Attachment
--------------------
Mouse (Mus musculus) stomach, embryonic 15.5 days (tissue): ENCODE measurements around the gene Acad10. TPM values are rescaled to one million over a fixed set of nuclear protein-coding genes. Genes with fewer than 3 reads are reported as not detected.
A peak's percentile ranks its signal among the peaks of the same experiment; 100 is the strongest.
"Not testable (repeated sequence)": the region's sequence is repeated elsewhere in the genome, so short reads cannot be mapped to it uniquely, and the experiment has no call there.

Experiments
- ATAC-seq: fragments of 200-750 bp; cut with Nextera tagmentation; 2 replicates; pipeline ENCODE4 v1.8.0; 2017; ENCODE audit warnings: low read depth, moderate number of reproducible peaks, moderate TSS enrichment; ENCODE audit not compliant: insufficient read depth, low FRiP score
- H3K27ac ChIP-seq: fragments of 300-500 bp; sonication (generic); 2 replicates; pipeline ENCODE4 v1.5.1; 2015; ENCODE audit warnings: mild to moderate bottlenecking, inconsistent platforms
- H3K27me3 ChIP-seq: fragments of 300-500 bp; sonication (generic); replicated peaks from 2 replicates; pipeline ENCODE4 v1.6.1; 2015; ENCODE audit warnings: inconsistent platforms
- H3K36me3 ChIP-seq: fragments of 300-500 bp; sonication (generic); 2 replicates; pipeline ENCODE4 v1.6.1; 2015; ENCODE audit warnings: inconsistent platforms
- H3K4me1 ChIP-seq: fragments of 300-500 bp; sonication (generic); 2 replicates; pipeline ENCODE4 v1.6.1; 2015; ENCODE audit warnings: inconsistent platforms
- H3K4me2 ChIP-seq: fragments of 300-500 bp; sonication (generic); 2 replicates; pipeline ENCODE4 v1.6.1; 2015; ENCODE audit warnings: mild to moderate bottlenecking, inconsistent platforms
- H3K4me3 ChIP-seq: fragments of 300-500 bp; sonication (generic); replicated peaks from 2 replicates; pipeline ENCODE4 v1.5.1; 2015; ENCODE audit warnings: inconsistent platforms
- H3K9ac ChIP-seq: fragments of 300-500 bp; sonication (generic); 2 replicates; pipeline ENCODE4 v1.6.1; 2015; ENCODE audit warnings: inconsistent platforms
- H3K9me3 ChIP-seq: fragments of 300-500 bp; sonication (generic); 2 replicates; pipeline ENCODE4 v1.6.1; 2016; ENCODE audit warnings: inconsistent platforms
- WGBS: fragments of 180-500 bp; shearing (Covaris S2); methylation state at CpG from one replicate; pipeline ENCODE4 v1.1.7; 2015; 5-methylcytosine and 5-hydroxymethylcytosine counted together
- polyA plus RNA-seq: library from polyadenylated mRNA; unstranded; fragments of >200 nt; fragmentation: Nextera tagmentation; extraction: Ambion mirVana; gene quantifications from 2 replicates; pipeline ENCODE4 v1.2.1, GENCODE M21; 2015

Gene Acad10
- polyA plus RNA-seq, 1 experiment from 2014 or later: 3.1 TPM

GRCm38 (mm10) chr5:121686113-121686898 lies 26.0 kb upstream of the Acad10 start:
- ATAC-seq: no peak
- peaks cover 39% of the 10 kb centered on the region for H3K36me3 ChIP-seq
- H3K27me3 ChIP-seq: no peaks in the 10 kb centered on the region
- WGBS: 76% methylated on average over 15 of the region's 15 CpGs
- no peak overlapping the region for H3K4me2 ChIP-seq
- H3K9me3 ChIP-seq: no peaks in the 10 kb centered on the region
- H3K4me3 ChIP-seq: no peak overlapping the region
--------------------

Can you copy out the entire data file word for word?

Mouse (Mus musculus) stomach, embryonic 15.5 days (tissue): ENCODE measurements around the gene Acad10. TPM values are rescaled to one million over a fixed set of nuclear protein-coding genes. Genes with fewer than 3 reads are reported as not detected.
A peak's percentile ranks its signal among the peaks of the same experiment; 100 is the strongest.
"Not testable (repeated sequence)": the region's sequence is repeated elsewhere in the genome, so short reads cannot be mapped to it uniquely, and the experiment has no call there.

Experiments
- ATAC-seq: fragments of 200-750 bp; cut with Nextera tagmentation; 2 replicates; pipeline ENCODE4 v1.8.0; 2017; ENCODE audit warnings: low read depth, moderate number of reproducible peaks, moderate TSS enrichment; ENCODE audit not compliant: insufficient read depth, low FRiP score
- H3K27ac ChIP-seq: fragments of 300-500 bp; sonication (generic); 2 replicates; pipeline ENCODE4 v1.5.1; 2015; ENCODE audit warnings: mild to moderate bottlenecking, inconsistent platforms
- H3K27me3 ChIP-seq: fragments of 300-500 bp; sonication (generic); replicated peaks from 2 replicates; pipeline ENCODE4 v1.6.1; 2015; ENCODE audit warnings: inconsistent platforms
- H3K36me3 ChIP-seq: fragments of 300-500 bp; sonication (generic); 2 replicates; pipeline ENCODE4 v1.6.1; 2015; ENCODE audit warnings: inconsistent platforms
- H3K4me1 ChIP-seq: fragments of 300-500 bp; sonication (generic); 2 replicates; pipeline ENCODE4 v1.6.1; 2015; ENCODE audit warnings: inconsistent platforms
- H3K4me2 ChIP-seq: fragments of 300-500 bp; sonication (generic); 2 replicates; pipeline ENCODE4 v1.6.1; 2015; ENCODE audit warnings: mild to moderate bottlenecking, inconsistent platforms
- H3K4me3 ChIP-seq: fragments of 300-500 bp; sonication (generic); replicated peaks from 2 replicates; pipeline ENCODE4 v1.5.1; 2015; ENCODE audit warnings: inconsistent platforms
- H3K9ac ChIP-seq: fragments of 300-500 bp; sonication (generic); 2 replicates; pipeline ENCODE4 v1.6.1; 2015; ENCODE audit warnings: inconsistent platforms
- H3K9me3 ChIP-seq: fragments of 300-500 bp; sonication (generic); 2 replicates; pipeline ENCODE4 v1.6.1; 2016; ENCODE audit warnings: inconsistent platforms
- WGBS: fragments of 180-500 bp; shearing (Covaris S2); methylation state at CpG from one replicate; pipeline ENCODE4 v1.1.7; 2015; 5-methylcytosine and 5-hydroxymethylcytosine counted together
- polyA plus RNA-seq: library from polyadenylated mRNA; unstranded; fragments of >200 nt; fragmentation: Nextera tagmentation; extraction: Ambion mirVana; gene quantifications from 2 replicates; pipeline ENCODE4 v1.2.1, GENCODE M21; 2015

Gene Acad10
- polyA plus RNA-seq, 1 experiment from 2014 or later: 3.1 TPM

GRCm38 (mm10) chr5:121686113-121686898 lies 26.0 kb upstream of the Acad10 start:
- ATAC-seq: no peak
- peaks cover 39% of the 10 kb centered on the region for H3K36me3 ChIP-seq
- H3K27me3 ChIP-seq: no peaks in the 10 kb centered on the region
- WGBS: 76% methylated on average over 15 of the region's 15 CpGs
- no peak overlapping the region for H3K4me2 ChIP-seq
- H3K9me3 ChIP-seq: no peaks in the 10 kb centered on the region
- H3K4me3 ChIP-seq: no peak overlapping the region